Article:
We had the good fortune of connecting with Caleb Scott and we’ve shared our conversation below.
Hi Caleb, what was your thought process behind starting your own business?
The number one motivation was to be my own boss and do something I love, of course. I grew weary from helping others recognize and meet their potential. I finally decided to invest in my own vision for the future. It took a few years to settle on opening a bar and art gallery. I probably had a hundred ideas and concepts floating around in my head but eventually settled on what felt realistic.
Alright, so let’s move onto what keeps you busy professionally?
Art & music have been inextricably linked over the course of my career. As a young visual artist I was able to work with notable publishing houses and spent all my time painting. At my busiest, I remember working on forty to fifty pieces at a time. I really lived the life of a painter, working feverishly, forgoing sleep, not knowing day from night. When I took a break from that I would go out on tour with one music group or another, those were during underground hip hop’s best years. I was helping sponsor and promote shows all around the country, while steadily helping to establish Atlanta as the mecca for hip hop. Truth be told, I have been throwing parties since before I was old enough to drink! I can honestly say we ushered in Atlanta’s first hip hop nights, watched many artists take their first steps and eventually achieve world-wide fame. I remember we booked Chris Lova Lova to host a couple of nights at one of our parties. Now we all know him as Atlanta’s beloved Ludacris. DJ Drama too; we’ve known him since his early days when we used to call him a mix tape DJ. I am so proud to have worked with so many talented & successful artists. I always took it as a sign that I was exactly where I supposed to be. After nearly twenty years of throwing parties at night clubs, operating private venues, designing & offering warehouse spaces for musicians to lounge, record and produce photo and video shoots out of, time had come for me to open a venue of my own. There’s one lesson I can’t stress enough and that is make sure you have reliable, confident and capable players on your team. You cannot do everything yourself and you will not be successful without the help of others. Number two: save your money! When you head out on your own there will inevitably be a ton of unforeseen obstacles in your path. The best way to deal with setbacks is having your finances intact so you can speed up the recovery time. If you are good at something, keep doing it and you will become great at it, in time and with enough dedication. Pack your patience and have plans on top of plans, on top of plans! Pull yourself up and position yourself in a way where you can pull others up after you.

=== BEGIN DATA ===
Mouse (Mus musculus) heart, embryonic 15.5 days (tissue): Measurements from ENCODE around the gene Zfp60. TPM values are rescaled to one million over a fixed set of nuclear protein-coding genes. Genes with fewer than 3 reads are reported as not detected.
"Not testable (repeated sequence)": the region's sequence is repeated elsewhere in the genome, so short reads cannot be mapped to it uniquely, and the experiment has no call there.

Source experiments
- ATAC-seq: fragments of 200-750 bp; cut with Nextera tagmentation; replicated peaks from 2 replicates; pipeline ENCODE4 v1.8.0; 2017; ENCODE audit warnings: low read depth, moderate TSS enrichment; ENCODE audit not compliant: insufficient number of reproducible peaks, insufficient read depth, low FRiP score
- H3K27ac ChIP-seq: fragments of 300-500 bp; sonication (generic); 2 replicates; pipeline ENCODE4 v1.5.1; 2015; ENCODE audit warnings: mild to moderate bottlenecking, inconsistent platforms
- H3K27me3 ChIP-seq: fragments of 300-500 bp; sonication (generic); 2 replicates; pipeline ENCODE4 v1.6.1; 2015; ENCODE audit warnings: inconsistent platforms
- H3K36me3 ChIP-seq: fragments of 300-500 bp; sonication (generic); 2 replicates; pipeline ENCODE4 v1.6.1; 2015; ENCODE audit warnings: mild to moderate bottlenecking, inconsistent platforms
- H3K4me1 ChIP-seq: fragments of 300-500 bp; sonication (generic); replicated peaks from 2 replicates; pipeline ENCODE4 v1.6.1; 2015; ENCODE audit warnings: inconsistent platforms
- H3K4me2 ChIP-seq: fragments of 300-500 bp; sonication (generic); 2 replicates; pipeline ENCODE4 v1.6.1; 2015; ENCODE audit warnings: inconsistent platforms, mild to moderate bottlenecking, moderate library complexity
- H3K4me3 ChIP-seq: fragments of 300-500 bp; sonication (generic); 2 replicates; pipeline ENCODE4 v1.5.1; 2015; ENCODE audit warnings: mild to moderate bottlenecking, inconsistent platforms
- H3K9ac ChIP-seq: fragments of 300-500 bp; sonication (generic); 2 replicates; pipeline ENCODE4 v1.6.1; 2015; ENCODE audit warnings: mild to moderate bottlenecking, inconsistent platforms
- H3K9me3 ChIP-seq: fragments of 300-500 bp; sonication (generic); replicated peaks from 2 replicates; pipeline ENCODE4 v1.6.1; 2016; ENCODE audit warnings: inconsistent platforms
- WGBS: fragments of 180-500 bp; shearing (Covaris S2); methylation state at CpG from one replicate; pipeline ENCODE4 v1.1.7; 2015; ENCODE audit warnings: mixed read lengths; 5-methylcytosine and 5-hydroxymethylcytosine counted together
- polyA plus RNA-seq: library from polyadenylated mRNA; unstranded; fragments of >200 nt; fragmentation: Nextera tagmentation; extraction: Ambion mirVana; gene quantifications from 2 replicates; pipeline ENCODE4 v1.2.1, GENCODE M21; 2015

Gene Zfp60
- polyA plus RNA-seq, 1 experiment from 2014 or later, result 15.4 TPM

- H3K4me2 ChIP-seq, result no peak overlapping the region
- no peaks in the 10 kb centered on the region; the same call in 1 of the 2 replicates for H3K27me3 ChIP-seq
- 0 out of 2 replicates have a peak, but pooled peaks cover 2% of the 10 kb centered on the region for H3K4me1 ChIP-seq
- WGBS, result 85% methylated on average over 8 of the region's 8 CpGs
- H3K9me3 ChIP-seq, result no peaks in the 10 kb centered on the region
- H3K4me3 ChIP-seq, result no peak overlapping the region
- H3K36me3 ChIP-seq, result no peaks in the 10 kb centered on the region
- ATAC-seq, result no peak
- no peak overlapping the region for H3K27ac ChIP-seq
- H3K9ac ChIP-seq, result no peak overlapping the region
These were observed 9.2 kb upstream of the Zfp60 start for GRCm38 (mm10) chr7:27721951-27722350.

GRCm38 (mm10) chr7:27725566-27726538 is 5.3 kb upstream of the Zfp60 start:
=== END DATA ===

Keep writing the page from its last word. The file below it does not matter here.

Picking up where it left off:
Who else deserves some credit and recognition?
I would have to shout out Ma Dukes first because she is my creator and nurturer! She is an artist & activist and pushed me from an early age to create art. She was born in South Carolina but moved around the country aligning herself with organizations in pursuit of building a better world. She would take me to museums all over the country while we visited friends and family on road trips. She took me to Cuba when I was 19-years-old, which offered me a perspective on life that I would never forget. My late father was a huge force behind my understanding of music, entertainment and being a man of color in America. He was born in New York and a well-know DJ, playing R&B classics for radio stations from coast to coast. He was very passionate about life and intensely emotional. His Congas and African drum performances were on another level, enough to elicit spiritual awakenings! I remember playing an idiophone in one of his studio sessions when I was 8 or 9-years-old; I was so into it and thrilled when I made it on to the record. My dad always had my back and made sure I knew my strengths. My visual art career was exponentially bolstered when I was introduced to a young graffiti artist named “EASE”, Jose Parla, a Miami-born Cuban graffiti artist, B-Boy and style curator. He was starting his rise to fame nationally as a fine artist and I was his apprentice for 3-4 years. He paved the way for my commercial art success, helping me spread my paintings globally. I learned to let go and let art flow, experimenting with styles, techniques and mediums. He made an everlasting impression on how I view materials, surfaces and how to live and breathe art. It’s been really inspiring to watch how he’s grown and touched so much of the world. Lastly I’d like to shout out a mentor that took me into the center of the music industry and around the world many times – Daniel Dumile, also known as MF DOOM. He probably had the biggest influence on me with regards to entertainment & business. I began tour-managing for him in the mid 90’s and eventually helped him settle in Atlanta. He pushed me the hardest with relentless critique and indescribable insight. He also opened the doors for me musically, sitting in on studio sessions and giving me opportunities to perform in front of thousands of people. He can smell weakness a mile away so you have to be at the top of your game to be in his circle. He undoubtedly pushed me to operate at the highest levels possible. I’ve had some life-long friends, who are more like family, who helped me through thick and thin, without whom there is no telling where I would be right now. Much respect goes out to all of them!
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